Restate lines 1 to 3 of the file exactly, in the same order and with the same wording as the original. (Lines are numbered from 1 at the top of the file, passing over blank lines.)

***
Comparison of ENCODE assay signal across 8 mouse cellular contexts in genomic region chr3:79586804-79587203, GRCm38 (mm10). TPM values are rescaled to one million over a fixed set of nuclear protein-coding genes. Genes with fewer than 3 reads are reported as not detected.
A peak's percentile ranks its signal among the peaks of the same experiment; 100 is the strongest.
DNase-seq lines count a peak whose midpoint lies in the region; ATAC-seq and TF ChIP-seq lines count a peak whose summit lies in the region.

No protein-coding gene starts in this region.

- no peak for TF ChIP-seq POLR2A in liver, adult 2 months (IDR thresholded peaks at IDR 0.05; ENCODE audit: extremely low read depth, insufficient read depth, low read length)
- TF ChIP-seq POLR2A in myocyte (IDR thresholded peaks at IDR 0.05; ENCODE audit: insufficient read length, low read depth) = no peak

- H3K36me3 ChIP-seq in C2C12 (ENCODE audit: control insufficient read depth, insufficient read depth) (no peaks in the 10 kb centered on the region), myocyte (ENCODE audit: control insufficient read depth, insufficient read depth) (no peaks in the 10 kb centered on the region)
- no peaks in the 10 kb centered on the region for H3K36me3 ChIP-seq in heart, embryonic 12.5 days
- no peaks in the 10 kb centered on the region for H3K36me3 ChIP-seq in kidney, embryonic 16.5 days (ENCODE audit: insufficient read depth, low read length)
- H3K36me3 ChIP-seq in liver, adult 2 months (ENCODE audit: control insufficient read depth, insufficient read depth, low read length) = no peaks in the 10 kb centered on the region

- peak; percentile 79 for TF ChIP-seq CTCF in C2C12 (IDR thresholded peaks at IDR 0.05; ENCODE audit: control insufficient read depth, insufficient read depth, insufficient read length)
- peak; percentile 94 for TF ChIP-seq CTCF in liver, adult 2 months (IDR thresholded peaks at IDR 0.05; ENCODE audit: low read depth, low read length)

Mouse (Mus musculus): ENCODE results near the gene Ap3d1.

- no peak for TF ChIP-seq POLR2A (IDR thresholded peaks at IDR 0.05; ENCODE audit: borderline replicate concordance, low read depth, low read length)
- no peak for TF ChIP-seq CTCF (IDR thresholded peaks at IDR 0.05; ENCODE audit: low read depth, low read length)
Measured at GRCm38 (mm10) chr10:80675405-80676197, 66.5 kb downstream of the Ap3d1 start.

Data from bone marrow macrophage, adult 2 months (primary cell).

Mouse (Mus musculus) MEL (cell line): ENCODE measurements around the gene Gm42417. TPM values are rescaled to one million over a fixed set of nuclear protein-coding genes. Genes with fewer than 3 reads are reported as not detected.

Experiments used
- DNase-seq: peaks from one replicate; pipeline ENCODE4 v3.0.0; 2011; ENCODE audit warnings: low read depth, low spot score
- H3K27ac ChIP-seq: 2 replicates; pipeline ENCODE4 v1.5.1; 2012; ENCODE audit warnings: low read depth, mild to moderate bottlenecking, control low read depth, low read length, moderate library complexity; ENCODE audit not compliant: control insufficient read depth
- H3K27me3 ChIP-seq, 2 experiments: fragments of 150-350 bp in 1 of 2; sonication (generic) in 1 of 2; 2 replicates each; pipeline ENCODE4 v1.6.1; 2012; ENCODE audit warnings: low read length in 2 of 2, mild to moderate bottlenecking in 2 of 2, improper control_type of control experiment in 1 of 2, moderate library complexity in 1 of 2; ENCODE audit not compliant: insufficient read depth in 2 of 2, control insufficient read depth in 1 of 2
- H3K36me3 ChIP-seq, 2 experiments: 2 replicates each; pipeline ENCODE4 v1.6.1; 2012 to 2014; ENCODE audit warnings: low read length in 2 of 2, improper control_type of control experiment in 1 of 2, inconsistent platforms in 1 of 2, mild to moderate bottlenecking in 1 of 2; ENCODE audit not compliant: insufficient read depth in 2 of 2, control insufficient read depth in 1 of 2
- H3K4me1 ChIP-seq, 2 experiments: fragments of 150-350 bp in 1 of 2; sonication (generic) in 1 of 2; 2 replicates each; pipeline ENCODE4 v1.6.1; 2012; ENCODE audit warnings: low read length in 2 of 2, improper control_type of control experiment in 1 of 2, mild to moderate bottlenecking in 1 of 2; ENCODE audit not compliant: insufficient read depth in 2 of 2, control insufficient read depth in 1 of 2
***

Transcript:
Comparison of ENCODE assay signal across 8 mouse cellular contexts in genomic region chr3:79586804-79587203, GRCm38 (mm10). TPM values are rescaled to one million over a fixed set of nuclear protein-coding genes. Genes with fewer than 3 reads are reported as not detected.
A peak's percentile ranks its signal among the peaks of the same experiment; 100 is the strongest.
DNase-seq lines count a peak whose midpoint lies in the region; ATAC-seq and TF ChIP-seq lines count a peak whose summit lies in the region.